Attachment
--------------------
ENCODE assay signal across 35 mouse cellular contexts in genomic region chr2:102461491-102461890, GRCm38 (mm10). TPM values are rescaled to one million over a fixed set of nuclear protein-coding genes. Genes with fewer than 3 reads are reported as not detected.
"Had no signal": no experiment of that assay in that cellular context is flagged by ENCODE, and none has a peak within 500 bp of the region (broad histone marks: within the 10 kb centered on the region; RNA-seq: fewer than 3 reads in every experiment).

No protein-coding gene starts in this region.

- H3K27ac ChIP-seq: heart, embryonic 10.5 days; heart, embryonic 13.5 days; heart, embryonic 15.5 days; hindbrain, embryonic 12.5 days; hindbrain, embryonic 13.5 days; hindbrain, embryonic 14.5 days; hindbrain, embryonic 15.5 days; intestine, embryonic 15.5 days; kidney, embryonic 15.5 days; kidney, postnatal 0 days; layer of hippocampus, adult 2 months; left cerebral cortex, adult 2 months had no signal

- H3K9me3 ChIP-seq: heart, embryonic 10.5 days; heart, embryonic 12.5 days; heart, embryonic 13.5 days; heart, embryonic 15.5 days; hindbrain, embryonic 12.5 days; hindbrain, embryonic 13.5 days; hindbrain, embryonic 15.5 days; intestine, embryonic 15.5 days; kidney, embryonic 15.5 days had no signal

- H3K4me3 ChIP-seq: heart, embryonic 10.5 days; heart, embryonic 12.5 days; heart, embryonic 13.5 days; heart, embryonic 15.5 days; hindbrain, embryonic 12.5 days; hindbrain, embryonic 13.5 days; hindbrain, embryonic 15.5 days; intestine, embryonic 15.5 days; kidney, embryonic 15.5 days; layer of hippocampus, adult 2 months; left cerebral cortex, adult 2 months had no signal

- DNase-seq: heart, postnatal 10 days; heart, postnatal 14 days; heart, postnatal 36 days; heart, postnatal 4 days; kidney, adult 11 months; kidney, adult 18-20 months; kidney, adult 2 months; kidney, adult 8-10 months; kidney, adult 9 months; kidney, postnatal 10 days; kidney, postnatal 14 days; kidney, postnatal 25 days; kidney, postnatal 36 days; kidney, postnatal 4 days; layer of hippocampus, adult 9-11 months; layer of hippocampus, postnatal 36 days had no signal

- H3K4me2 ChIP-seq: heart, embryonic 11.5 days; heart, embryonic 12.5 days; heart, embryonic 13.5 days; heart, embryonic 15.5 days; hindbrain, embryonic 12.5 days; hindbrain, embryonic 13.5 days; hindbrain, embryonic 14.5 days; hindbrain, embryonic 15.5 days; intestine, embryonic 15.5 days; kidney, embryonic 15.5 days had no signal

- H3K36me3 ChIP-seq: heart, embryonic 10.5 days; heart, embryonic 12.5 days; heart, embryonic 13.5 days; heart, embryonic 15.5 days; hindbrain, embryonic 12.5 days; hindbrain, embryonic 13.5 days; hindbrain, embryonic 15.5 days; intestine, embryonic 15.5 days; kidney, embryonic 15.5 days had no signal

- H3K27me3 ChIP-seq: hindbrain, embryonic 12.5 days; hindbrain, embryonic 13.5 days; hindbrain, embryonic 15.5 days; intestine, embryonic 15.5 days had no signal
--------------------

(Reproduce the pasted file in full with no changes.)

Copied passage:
ENCODE assay signal across 35 mouse cellular contexts in genomic region chr2:102461491-102461890, GRCm38 (mm10). TPM values are rescaled to one million over a fixed set of nuclear protein-coding genes. Genes with fewer than 3 reads are reported as not detected.
"Had no signal": no experiment of that assay in that cellular context is flagged by ENCODE, and none has a peak within 500 bp of the region (broad histone marks: within the 10 kb centered on the region; RNA-seq: fewer than 3 reads in every experiment).

No protein-coding gene starts in this region.

- H3K27ac ChIP-seq: heart, embryonic 10.5 days; heart, embryonic 13.5 days; heart, embryonic 15.5 days; hindbrain, embryonic 12.5 days; hindbrain, embryonic 13.5 days; hindbrain, embryonic 14.5 days; hindbrain, embryonic 15.5 days; intestine, embryonic 15.5 days; kidney, embryonic 15.5 days; kidney, postnatal 0 days; layer of hippocampus, adult 2 months; left cerebral cortex, adult 2 months had no signal

- H3K9me3 ChIP-seq: heart, embryonic 10.5 days; heart, embryonic 12.5 days; heart, embryonic 13.5 days; heart, embryonic 15.5 days; hindbrain, embryonic 12.5 days; hindbrain, embryonic 13.5 days; hindbrain, embryonic 15.5 days; intestine, embryonic 15.5 days; kidney, embryonic 15.5 days had no signal

- H3K4me3 ChIP-seq: heart, embryonic 10.5 days; heart, embryonic 12.5 days; heart, embryonic 13.5 days; heart, embryonic 15.5 days; hindbrain, embryonic 12.5 days; hindbrain, embryonic 13.5 days; hindbrain, embryonic 15.5 days; intestine, embryonic 15.5 days; kidney, embryonic 15.5 days; layer of hippocampus, adult 2 months; left cerebral cortex, adult 2 months had no signal

- DNase-seq: heart, postnatal 10 days; heart, postnatal 14 days; heart, postnatal 36 days; heart, postnatal 4 days; kidney, adult 11 months; kidney, adult 18-20 months; kidney, adult 2 months; kidney, adult 8-10 months; kidney, adult 9 months; kidney, postnatal 10 days; kidney, postnatal 14 days; kidney, postnatal 25 days; kidney, postnatal 36 days; kidney, postnatal 4 days; layer of hippocampus, adult 9-11 months; layer of hippocampus, postnatal 36 days had no signal

- H3K4me2 ChIP-seq: heart, embryonic 11.5 days; heart, embryonic 12.5 days; heart, embryonic 13.5 days; heart, embryonic 15.5 days; hindbrain, embryonic 12.5 days; hindbrain, embryonic 13.5 days; hindbrain, embryonic 14.5 days; hindbrain, embryonic 15.5 days; intestine, embryonic 15.5 days; kidney, embryonic 15.5 days had no signal

- H3K36me3 ChIP-seq: heart, embryonic 10.5 days; heart, embryonic 12.5 days; heart, embryonic 13.5 days; heart, embryonic 15.5 days; hindbrain, embryonic 12.5 days; hindbrain, embryonic 13.5 days; hindbrain, embryonic 15.5 days; intestine, embryonic 15.5 days; kidney, embryonic 15.5 days had no signal

- H3K27me3 ChIP-seq: hindbrain, embryonic 12.5 days; hindbrain, embryonic 13.5 days; hindbrain, embryonic 15.5 days; intestine, embryonic 15.5 days had no signal